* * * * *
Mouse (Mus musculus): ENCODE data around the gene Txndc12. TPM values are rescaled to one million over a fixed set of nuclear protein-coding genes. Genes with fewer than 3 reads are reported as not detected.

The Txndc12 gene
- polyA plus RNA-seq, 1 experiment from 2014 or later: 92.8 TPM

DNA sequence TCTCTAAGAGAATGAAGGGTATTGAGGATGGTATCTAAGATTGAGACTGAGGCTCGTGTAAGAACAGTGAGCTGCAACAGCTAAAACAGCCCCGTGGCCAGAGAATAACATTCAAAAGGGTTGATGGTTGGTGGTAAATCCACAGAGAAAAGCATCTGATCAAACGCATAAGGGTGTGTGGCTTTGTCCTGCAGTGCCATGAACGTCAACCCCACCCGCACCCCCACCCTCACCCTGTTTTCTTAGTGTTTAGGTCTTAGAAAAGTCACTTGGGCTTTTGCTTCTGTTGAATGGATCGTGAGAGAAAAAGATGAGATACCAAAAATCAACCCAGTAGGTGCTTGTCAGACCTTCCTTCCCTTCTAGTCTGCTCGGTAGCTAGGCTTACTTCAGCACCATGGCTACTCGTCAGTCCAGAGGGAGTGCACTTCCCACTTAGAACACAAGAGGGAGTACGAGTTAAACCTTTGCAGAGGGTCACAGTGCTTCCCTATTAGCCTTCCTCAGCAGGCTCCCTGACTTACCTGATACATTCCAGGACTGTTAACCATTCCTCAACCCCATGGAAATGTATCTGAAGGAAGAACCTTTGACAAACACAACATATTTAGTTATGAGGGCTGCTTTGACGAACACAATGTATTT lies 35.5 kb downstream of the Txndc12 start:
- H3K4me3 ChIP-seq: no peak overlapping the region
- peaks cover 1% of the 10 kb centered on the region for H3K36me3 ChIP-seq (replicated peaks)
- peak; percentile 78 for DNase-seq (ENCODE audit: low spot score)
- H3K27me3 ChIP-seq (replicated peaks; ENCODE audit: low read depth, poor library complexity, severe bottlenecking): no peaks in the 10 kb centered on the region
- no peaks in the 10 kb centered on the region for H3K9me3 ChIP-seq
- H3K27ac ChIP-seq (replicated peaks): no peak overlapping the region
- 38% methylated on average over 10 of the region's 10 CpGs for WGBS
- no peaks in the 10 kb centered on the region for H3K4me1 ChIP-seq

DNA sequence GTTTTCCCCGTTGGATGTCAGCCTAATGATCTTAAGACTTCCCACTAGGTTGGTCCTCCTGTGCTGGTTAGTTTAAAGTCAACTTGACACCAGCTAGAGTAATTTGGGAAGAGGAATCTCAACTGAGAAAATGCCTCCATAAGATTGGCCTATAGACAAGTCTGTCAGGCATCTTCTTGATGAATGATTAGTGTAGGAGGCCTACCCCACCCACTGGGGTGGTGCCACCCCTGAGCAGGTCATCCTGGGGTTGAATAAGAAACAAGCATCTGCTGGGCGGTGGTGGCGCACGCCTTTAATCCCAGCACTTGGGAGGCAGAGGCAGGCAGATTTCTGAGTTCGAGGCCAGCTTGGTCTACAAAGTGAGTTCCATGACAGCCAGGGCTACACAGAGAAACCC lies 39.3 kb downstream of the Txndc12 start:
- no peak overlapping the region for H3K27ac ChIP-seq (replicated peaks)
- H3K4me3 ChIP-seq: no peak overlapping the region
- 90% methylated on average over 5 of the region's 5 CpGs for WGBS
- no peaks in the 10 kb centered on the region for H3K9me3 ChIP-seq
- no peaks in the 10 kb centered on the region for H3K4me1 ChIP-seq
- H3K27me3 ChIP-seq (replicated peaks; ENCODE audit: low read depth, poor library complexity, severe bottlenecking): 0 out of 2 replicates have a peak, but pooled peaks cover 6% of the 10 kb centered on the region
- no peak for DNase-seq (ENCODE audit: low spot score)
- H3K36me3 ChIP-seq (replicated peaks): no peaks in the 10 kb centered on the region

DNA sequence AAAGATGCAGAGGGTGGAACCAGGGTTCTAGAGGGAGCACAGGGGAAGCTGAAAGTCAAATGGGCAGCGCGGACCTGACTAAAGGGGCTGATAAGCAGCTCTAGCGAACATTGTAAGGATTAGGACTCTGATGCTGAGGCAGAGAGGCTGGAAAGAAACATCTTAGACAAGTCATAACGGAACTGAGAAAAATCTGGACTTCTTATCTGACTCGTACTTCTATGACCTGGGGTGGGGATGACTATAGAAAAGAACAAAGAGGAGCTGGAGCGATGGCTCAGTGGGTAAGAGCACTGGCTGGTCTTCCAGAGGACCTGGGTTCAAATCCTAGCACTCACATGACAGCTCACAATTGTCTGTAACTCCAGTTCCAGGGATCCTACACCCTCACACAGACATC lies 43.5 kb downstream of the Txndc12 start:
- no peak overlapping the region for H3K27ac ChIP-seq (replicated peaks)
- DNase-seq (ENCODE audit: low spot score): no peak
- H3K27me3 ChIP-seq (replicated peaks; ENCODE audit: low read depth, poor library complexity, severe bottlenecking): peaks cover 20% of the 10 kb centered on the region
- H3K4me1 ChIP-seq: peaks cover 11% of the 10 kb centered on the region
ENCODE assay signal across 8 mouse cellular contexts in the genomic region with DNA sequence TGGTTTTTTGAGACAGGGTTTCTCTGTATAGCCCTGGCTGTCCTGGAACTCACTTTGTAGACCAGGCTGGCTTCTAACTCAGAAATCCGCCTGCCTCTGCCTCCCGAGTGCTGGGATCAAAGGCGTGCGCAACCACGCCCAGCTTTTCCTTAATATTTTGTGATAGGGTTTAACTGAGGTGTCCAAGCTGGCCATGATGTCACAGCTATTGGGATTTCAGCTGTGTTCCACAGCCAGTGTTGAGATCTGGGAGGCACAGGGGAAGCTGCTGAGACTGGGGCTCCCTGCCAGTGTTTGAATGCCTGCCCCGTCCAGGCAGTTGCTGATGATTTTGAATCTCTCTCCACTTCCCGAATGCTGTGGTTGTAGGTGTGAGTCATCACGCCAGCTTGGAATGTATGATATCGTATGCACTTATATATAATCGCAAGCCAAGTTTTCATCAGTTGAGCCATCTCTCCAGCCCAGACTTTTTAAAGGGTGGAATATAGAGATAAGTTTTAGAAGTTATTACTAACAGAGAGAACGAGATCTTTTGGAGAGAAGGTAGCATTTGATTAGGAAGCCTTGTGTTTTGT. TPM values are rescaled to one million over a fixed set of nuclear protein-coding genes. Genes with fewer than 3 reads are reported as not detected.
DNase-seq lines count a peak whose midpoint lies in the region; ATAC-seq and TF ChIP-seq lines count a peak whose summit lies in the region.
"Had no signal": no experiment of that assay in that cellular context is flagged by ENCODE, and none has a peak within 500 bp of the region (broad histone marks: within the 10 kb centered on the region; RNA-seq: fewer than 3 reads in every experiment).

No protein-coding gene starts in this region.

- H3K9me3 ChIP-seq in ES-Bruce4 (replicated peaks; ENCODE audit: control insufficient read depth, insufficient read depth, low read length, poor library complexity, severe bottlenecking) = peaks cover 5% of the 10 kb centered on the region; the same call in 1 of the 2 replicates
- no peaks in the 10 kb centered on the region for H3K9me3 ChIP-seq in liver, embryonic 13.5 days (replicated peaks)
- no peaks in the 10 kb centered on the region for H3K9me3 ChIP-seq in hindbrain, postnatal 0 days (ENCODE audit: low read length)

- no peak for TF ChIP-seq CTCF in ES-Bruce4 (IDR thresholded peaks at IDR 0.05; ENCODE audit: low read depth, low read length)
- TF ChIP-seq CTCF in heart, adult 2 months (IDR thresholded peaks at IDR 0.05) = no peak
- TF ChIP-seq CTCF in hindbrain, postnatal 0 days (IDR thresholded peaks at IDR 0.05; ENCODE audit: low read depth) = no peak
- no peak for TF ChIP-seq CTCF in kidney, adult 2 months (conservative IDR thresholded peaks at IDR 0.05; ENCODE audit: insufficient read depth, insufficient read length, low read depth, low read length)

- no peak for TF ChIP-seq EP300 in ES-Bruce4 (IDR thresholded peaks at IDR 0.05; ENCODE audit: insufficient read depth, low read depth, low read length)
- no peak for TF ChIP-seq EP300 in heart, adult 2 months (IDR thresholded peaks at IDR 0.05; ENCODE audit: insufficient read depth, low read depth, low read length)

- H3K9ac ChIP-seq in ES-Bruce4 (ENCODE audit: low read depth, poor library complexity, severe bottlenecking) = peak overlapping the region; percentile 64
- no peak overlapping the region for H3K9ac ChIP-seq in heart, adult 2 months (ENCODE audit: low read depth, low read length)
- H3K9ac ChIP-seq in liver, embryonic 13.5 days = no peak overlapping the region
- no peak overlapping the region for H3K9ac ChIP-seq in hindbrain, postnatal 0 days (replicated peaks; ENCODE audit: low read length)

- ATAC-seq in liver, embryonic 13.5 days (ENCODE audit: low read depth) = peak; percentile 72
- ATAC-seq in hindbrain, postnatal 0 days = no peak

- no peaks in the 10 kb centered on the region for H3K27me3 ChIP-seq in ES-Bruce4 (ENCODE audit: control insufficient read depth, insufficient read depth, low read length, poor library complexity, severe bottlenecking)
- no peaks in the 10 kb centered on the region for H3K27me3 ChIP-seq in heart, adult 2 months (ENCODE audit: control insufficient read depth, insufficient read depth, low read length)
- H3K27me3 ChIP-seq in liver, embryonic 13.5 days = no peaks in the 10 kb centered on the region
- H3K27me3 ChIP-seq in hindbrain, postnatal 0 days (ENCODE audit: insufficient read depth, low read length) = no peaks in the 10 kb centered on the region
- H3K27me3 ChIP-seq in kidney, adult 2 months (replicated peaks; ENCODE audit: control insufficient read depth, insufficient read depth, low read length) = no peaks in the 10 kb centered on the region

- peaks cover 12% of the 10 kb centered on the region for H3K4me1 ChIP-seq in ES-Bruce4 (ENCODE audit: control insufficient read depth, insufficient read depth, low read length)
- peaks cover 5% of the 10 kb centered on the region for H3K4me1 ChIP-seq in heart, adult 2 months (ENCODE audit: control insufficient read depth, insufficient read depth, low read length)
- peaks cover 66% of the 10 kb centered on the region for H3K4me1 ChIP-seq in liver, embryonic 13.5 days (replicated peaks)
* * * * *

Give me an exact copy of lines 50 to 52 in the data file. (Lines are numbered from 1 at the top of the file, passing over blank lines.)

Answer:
- H3K27me3 ChIP-seq in kidney, adult 2 months (replicated peaks; ENCODE audit: control insufficient read depth, insufficient read depth, low read length) = no peaks in the 10 kb centered on the region

- peaks cover 12% of the 10 kb centered on the region for H3K4me1 ChIP-seq in ES-Bruce4 (ENCODE audit: control insufficient read depth, insufficient read depth, low read length)
- peaks cover 5% of the 10 kb centered on the region for H3K4me1 ChIP-seq in heart, adult 2 months (ENCODE audit: control insufficient read depth, insufficient read depth, low read length)